LAUSD District 4 school board candidates meet in first forum, discuss charters, finances
Sarah Favot | January 10, 2017
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The four candidates who are seeking a seat representing District 4 for the next five and a half years on the LA Unified school board appeared together for the first time Monday night and discussed the district’s troubled finances, teacher tenure, school choice and charter schools.
The candidate forum was sponsored by Speak UP, a parent organization formed last year, and held at the Rose in Venice. All four candidates participated: incumbent board member and board president Steve Zimmer, Nick Melvoin, Allison Holdorff Polhill and Gregory Martayan.
District 4 includes the Westside of Los Angeles, West Hollywood and East Hollywood, and the San Fernando Valley communities of Woodland Hills, Encino, Tarzana and Topanga.
Katie Braude, co-founder of Speak UP, moderated the discussion. Candidates gave introductory remarks and Braude then asked each candidate questions, which were based on concerns raised by the group’s members. Some questions from the audience were also asked. About 150 people packed into the room to listen to the 90-minute discussion.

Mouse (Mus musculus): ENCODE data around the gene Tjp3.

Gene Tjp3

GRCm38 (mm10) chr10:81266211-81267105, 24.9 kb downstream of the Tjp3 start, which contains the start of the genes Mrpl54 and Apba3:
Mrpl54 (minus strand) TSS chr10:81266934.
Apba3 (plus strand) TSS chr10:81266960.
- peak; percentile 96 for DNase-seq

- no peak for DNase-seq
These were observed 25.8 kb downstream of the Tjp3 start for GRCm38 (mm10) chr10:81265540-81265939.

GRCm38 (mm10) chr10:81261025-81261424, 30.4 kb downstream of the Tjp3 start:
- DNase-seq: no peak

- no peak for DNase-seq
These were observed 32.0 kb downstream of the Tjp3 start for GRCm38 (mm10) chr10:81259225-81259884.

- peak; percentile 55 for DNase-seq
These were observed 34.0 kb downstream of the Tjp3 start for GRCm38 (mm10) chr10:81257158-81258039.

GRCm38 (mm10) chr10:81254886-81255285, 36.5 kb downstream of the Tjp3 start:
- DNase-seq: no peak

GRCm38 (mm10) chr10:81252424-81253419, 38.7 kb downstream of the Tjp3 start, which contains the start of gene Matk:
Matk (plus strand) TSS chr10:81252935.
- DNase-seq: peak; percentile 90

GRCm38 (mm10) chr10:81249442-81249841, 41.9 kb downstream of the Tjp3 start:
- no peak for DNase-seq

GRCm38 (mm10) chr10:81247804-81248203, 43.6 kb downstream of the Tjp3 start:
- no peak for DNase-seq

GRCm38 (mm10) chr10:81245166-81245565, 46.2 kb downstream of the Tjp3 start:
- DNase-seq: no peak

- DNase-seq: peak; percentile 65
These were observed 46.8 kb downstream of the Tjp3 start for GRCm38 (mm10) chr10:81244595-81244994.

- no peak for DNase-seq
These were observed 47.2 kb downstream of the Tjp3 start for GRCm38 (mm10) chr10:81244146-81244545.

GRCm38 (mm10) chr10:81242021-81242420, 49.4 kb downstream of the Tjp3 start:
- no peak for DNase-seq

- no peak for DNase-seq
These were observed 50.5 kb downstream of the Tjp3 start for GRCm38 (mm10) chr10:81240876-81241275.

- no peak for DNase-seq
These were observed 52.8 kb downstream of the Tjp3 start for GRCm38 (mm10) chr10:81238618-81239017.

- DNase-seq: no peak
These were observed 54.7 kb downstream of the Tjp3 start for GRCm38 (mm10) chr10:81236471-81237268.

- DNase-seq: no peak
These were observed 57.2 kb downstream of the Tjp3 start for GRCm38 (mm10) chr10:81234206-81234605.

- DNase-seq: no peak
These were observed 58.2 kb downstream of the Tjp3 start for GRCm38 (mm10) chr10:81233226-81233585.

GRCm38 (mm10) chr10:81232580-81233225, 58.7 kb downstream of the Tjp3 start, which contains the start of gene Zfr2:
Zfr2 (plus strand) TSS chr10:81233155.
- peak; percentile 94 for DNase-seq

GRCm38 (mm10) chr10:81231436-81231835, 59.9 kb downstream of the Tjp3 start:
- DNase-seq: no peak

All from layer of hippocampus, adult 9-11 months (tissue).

Braude stressed the importance of a “kids first” agenda as advocated by Speak UP and challenged the candidates to carry that out.
The first question was about the district’s projected cumulative deficit of $1.46 billion through the 2018-19 school year.
Melvoin, an attorney and teacher, said if elected he wants to put the district’s finances online to be more transparent. He said once the board puts its finances in order, it will have more credibility to go to the voters for a potential tax increase.
Zimmer praised the passage of Prop. 55, which he advocated for, that extends taxes on high-income earners to help fund public schools.
“And so the catastrophic numbers that were mentioned were with the assumption that Prop. 55 would not pass, with the passage of Prop. 55, we see the possibility for some further stabilization,” he said.
Zimmer said a primary priority of the board and Superintendent Michelle King is to decentralize and move resources and decision-making to schools.
Zimmer said the district is going to have a “UAW moment,” referring to the 2008 auto industry crisis and the subsequent federal government bailout.
“We are going to have to, with our labor partners together, make sure we address this pension and health liability crisis. The only way you do that is through trust and collaboration, and so we’ve set that table. We need to have the courage to move these issues forward,” he said.
Braude specifically asked Zimmer a follow-up question pointing to the board’s decision to extend healthcare benefits for employees, as the district faces a $13.6 billion unfunded liability for retiree healthcare.
“I think we all can agree that if you protect the dreams of our kids by day, we should be able to stand by your family by night,” Zimmer said.
Braude questioned how that was putting kids first, “I’m hearing an answer that says we have to protect the adults.” Zimmer was not given a chance to immediately respond.
On the issue of school choice, Zimmer pointed out that LA Unified has authorized more charter schools than any other school board in the nation.